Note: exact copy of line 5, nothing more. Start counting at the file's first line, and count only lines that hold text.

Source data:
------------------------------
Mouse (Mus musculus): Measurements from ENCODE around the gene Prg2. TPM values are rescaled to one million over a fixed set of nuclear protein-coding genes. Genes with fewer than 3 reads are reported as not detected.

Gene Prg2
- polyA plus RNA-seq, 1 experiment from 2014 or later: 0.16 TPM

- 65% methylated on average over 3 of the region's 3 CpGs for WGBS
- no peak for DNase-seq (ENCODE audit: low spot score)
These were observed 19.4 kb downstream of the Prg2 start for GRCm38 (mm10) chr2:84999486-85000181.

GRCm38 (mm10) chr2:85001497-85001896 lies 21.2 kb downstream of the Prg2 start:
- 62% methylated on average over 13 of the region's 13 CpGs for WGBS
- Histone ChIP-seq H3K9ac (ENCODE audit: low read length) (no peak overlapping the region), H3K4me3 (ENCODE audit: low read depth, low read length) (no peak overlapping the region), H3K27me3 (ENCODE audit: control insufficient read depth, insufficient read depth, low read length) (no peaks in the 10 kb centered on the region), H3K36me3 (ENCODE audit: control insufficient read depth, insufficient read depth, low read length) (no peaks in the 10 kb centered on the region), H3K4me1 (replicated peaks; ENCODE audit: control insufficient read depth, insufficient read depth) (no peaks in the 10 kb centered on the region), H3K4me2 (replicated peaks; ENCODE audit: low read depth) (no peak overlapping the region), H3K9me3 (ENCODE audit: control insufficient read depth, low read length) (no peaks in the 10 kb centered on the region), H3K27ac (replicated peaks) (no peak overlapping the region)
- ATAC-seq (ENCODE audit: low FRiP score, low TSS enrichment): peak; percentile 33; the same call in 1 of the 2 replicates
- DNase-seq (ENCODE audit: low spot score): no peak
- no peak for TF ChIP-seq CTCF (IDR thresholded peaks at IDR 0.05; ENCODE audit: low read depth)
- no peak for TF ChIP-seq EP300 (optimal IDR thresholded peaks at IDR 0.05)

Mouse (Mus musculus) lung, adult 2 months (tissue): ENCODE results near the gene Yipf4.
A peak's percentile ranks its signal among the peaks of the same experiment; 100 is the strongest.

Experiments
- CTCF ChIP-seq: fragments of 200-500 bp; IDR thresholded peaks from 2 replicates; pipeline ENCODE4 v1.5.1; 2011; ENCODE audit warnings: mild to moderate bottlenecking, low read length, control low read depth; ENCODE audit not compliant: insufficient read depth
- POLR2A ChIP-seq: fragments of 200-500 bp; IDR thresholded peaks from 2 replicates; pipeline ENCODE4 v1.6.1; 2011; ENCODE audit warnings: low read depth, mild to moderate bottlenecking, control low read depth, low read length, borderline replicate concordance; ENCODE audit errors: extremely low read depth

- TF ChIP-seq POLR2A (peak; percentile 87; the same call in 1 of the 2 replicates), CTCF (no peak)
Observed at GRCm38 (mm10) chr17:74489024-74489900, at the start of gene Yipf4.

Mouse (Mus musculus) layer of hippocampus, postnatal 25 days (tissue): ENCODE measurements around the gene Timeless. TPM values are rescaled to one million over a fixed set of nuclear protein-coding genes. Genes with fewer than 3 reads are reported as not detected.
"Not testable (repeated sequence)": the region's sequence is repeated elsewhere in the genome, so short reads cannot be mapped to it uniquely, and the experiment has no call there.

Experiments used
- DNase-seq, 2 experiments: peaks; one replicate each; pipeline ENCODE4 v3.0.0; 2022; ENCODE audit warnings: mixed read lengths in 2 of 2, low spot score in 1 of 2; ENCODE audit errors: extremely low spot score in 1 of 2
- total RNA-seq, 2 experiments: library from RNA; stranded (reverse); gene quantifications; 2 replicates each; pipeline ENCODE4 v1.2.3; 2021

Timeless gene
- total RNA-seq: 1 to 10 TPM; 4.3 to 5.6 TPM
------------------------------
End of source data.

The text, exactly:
- no peak for DNase-seq (ENCODE audit: low spot score)